In a talk to the Digital Non-Conference, a program by Cincinnati's Digital Hub Initiative presented by the Ad Club of Cincinnati and attended by about 190 people, Mr. McConnell pointed to the drumbeat of complaints about social networks being unable to monetize their sites.
"I have a reaction to that as a consumer advocate and an advertiser," he said. "What in heaven's name made you think you could monetize the real estate in which somebody is breaking up with their girlfriend?"
'Who said this is media?'
He went on to apply a similar standard to the broader world of consumer-generated media. "I think when we call it 'consumer-generated media,' we're being predatory," he said. "Who said this is media? Media is something you can buy and sell. Media contains inventory. Media contains blank spaces. Consumers weren't trying to generate media. They were trying to talk to somebody. So it just seems a bit arrogant. ... We hijack their own conversations, their own thoughts and feelings, and try to monetize it."
While it's not a company policy, but rather a personal preference, Mr. McConnell said, "I really don't want to buy any more banner ads on Facebook."
That's not to say he believes P&G should end all involvement with Facebook. He cited Facebook applications as a potentially valuable vehicle for advertisers, one in which they can create an environment that's favorable for their brands and consumers alike.
Uncomfortable about targeting
But while he appreciates the power of targeting afforded by Facebook, Mr. McConnell said, it also makes him uncomfortable.
He said a subordinate of his did an experiment in which he set out to use Facebook to find a 22- to 27-year-old female P&G employee living in Cincinnati "who likes sex and Cocoa Puffs -- that was literally the target ID he asked for Facebook to find." And he found such a person.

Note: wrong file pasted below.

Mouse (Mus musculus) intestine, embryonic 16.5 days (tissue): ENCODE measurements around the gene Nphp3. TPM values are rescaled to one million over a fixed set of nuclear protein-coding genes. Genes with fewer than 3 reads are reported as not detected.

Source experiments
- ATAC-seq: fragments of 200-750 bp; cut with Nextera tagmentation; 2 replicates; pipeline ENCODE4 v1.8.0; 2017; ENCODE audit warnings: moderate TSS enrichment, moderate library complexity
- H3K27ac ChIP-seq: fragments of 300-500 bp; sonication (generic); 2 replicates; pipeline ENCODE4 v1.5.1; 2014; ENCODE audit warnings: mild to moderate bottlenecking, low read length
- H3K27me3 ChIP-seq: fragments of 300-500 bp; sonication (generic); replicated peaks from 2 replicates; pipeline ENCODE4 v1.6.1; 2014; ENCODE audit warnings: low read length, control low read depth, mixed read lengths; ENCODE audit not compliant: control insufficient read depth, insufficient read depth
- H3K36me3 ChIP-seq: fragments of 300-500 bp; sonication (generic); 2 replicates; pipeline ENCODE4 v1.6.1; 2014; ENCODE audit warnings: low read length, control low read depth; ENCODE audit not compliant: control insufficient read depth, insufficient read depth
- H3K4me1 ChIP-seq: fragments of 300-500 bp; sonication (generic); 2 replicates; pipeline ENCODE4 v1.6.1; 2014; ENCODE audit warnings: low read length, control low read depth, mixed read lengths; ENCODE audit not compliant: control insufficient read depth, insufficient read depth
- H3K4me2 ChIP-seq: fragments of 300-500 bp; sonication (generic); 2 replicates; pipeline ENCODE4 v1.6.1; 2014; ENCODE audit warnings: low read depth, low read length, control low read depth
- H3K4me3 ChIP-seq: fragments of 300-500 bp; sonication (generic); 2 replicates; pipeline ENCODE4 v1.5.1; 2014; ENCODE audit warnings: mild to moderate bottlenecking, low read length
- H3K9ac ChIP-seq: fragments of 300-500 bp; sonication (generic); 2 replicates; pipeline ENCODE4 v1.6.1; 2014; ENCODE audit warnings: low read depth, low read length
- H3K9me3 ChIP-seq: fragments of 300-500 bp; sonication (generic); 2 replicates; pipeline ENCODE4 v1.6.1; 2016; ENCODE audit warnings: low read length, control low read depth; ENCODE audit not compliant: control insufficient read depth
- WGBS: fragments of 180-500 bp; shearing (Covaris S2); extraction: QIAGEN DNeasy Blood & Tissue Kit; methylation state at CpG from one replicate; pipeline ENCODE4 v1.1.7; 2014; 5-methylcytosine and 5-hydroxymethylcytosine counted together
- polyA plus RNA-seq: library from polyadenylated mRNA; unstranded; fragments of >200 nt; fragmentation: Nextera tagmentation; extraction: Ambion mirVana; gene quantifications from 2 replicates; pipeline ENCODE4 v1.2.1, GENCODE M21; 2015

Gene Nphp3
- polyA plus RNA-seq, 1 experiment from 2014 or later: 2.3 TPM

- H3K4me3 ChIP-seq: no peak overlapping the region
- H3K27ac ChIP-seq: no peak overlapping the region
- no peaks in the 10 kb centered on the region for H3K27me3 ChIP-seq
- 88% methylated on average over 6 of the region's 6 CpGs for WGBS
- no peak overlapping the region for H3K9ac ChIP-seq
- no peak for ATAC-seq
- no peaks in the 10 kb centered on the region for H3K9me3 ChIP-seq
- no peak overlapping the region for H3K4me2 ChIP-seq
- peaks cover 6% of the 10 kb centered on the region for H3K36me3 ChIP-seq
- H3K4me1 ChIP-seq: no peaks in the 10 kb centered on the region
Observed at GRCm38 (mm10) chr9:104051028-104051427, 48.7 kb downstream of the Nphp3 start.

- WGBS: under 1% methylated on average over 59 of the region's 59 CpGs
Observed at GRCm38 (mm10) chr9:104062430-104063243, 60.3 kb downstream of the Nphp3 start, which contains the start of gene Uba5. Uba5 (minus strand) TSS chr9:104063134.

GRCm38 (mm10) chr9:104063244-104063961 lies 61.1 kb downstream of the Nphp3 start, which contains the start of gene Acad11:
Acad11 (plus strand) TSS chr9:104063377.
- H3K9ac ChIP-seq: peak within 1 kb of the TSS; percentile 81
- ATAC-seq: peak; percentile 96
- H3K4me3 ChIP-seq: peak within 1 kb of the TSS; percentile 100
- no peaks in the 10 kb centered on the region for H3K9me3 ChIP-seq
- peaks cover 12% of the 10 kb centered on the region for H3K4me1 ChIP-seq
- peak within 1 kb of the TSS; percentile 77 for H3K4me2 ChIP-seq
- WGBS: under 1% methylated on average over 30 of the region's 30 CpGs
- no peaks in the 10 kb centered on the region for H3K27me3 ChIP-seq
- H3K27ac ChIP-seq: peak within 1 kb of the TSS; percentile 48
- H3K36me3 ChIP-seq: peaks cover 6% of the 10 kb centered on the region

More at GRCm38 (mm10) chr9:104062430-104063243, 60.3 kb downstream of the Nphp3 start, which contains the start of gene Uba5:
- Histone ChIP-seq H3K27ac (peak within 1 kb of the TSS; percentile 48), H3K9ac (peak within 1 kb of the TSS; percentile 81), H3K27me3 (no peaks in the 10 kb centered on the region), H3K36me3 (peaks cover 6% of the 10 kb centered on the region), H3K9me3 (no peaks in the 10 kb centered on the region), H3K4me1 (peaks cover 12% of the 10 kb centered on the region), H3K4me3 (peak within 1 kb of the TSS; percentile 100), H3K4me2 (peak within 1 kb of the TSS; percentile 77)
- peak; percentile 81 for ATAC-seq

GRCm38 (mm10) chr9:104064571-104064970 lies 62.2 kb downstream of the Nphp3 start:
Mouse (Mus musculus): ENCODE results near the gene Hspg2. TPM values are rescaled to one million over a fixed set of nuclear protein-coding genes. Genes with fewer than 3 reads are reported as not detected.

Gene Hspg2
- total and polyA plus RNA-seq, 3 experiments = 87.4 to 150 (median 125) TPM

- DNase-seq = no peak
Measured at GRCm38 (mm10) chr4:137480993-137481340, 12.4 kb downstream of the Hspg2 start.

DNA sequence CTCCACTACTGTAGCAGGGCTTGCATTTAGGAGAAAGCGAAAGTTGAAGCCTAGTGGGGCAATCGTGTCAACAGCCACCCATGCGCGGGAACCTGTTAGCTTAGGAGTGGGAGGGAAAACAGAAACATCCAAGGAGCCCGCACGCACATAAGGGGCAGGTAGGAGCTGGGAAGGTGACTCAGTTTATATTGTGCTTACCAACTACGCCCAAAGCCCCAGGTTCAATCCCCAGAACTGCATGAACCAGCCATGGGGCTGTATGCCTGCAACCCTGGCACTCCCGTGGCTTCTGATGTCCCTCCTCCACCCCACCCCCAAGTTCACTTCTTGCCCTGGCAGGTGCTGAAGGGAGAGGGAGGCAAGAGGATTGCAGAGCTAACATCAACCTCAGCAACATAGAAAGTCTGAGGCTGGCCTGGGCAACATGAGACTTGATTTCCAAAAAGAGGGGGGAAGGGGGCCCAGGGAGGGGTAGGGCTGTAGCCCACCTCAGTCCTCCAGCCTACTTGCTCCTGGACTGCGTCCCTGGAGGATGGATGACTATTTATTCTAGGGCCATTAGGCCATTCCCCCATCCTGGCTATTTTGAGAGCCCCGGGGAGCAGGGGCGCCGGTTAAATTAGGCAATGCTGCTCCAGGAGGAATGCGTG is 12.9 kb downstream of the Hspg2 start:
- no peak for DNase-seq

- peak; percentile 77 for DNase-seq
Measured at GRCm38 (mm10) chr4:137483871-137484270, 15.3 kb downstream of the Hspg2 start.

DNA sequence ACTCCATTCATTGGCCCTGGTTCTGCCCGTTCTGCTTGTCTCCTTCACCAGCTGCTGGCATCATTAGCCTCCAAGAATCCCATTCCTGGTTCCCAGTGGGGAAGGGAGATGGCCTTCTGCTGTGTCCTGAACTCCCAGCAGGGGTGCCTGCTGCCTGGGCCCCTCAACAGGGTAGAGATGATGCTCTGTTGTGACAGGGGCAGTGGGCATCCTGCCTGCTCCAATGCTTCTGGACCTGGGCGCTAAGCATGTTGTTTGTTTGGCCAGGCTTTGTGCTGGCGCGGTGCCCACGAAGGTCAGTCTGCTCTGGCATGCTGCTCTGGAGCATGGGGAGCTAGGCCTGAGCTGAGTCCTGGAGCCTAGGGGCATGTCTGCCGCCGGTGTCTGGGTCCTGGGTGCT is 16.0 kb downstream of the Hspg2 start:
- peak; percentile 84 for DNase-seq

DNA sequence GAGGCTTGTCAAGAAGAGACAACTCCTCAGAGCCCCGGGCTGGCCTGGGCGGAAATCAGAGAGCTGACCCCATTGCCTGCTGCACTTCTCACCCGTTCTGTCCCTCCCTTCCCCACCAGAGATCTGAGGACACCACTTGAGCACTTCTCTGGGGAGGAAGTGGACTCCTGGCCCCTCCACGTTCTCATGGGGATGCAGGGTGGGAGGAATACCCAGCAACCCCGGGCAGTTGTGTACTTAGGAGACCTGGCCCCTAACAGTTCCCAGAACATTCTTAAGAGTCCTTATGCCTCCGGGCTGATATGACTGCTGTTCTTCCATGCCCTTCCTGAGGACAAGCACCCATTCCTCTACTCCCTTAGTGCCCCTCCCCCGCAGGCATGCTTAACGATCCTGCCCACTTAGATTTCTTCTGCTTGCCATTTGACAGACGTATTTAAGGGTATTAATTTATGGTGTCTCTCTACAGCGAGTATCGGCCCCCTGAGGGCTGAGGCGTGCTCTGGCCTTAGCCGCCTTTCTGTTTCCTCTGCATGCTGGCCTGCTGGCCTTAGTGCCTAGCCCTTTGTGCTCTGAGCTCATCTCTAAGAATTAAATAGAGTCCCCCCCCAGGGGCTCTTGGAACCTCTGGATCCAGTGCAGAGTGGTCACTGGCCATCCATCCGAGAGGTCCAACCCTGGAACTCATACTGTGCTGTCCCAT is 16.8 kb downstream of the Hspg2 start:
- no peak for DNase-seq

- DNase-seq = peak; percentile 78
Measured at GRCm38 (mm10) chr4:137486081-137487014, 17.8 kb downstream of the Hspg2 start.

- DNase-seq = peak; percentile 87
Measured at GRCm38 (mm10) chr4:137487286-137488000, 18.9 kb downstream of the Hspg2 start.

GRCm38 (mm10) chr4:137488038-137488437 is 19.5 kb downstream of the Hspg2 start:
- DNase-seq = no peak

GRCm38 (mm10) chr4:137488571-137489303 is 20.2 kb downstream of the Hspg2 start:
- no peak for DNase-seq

"So the targeting is fantastic," Mr. McConnell said. "You can do really amazing things. But I'm not so sure I want to be targeted like that. ... I don't think everything every consumer says to someone else and writes down is somehow monetizable by the media industry."
More broadly, Mr. McConnell said he believes marketer dollars will continue to flow online, but that won't necessarily be a boon to online publishers, because online display inventory continues to grow faster than the dollars going after it.
He cited research by Morgan Stanley showing cost-per-thousand rates on banner ads falling from $3 to $1 on average during this decade. And despite rapid growth of internet audiences in markets such as Brazil and China, he said, advertisers are able to pay CPMs of about 5 cents because of the even more rapid explosion of inventory there.
"Fragmentation thwarts artificial scarcity," he said, noting that CPMs for rich media have held up somewhat better. Search CPMs are growing largely because of Google's quality-scoring system, he said.
Despite the growth of online classified-advertising alternatives, Mr. McConnell said, classified revenue for offline publishers continues to dwarf online classified spending, leaving plenty of remaining revenue for newspapers and room for growth for online alternatives.
But the divergence of fortune for pay-per-click and other performance-based models vs. CPM-based models will only intensify as the economy worsens, Mr. McConnell predicted. "'Spray and pray' is a little harder to do when you're under economic pressure," he said. "So performance-based advertising will gain share over CPM."
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